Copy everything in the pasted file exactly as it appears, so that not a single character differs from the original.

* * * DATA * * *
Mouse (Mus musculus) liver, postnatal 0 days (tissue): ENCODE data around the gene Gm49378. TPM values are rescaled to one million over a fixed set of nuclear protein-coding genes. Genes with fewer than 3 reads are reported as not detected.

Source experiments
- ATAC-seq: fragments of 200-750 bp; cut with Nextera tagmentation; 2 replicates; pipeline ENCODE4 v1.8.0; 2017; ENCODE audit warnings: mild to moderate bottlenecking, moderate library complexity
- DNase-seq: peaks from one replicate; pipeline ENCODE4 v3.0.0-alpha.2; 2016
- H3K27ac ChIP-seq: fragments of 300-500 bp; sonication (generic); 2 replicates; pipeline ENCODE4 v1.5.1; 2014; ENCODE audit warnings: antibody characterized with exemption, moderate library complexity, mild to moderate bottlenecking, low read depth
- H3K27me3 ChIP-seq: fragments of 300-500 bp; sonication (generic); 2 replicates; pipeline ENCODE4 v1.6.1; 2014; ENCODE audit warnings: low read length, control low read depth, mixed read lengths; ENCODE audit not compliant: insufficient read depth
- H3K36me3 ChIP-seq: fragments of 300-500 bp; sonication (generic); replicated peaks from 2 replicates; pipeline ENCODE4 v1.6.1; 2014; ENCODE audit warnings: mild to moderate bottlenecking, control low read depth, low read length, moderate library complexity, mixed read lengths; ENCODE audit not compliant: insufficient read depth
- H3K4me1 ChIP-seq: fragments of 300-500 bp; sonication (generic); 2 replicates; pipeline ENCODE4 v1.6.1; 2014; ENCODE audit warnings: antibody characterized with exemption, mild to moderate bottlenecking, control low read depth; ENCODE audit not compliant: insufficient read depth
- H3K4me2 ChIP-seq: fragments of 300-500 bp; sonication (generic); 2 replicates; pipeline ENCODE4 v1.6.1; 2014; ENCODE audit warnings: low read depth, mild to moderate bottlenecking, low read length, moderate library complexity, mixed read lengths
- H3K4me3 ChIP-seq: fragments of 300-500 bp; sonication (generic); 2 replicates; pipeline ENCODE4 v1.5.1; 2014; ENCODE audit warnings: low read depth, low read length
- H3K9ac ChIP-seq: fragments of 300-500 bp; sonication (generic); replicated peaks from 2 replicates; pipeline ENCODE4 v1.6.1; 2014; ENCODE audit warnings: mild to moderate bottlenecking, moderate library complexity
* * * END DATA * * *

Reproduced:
Mouse (Mus musculus) liver, postnatal 0 days (tissue): ENCODE data around the gene Gm49378. TPM values are rescaled to one million over a fixed set of nuclear protein-coding genes. Genes with fewer than 3 reads are reported as not detected.

Source experiments
- ATAC-seq: fragments of 200-750 bp; cut with Nextera tagmentation; 2 replicates; pipeline ENCODE4 v1.8.0; 2017; ENCODE audit warnings: mild to moderate bottlenecking, moderate library complexity
- DNase-seq: peaks from one replicate; pipeline ENCODE4 v3.0.0-alpha.2; 2016
- H3K27ac ChIP-seq: fragments of 300-500 bp; sonication (generic); 2 replicates; pipeline ENCODE4 v1.5.1; 2014; ENCODE audit warnings: antibody characterized with exemption, moderate library complexity, mild to moderate bottlenecking, low read depth
- H3K27me3 ChIP-seq: fragments of 300-500 bp; sonication (generic); 2 replicates; pipeline ENCODE4 v1.6.1; 2014; ENCODE audit warnings: low read length, control low read depth, mixed read lengths; ENCODE audit not compliant: insufficient read depth
- H3K36me3 ChIP-seq: fragments of 300-500 bp; sonication (generic); replicated peaks from 2 replicates; pipeline ENCODE4 v1.6.1; 2014; ENCODE audit warnings: mild to moderate bottlenecking, control low read depth, low read length, moderate library complexity, mixed read lengths; ENCODE audit not compliant: insufficient read depth
- H3K4me1 ChIP-seq: fragments of 300-500 bp; sonication (generic); 2 replicates; pipeline ENCODE4 v1.6.1; 2014; ENCODE audit warnings: antibody characterized with exemption, mild to moderate bottlenecking, control low read depth; ENCODE audit not compliant: insufficient read depth
- H3K4me2 ChIP-seq: fragments of 300-500 bp; sonication (generic); 2 replicates; pipeline ENCODE4 v1.6.1; 2014; ENCODE audit warnings: low read depth, mild to moderate bottlenecking, low read length, moderate library complexity, mixed read lengths
- H3K4me3 ChIP-seq: fragments of 300-500 bp; sonication (generic); 2 replicates; pipeline ENCODE4 v1.5.1; 2014; ENCODE audit warnings: low read depth, low read length
- H3K9ac ChIP-seq: fragments of 300-500 bp; sonication (generic); replicated peaks from 2 replicates; pipeline ENCODE4 v1.6.1; 2014; ENCODE audit warnings: mild to moderate bottlenecking, moderate library complexity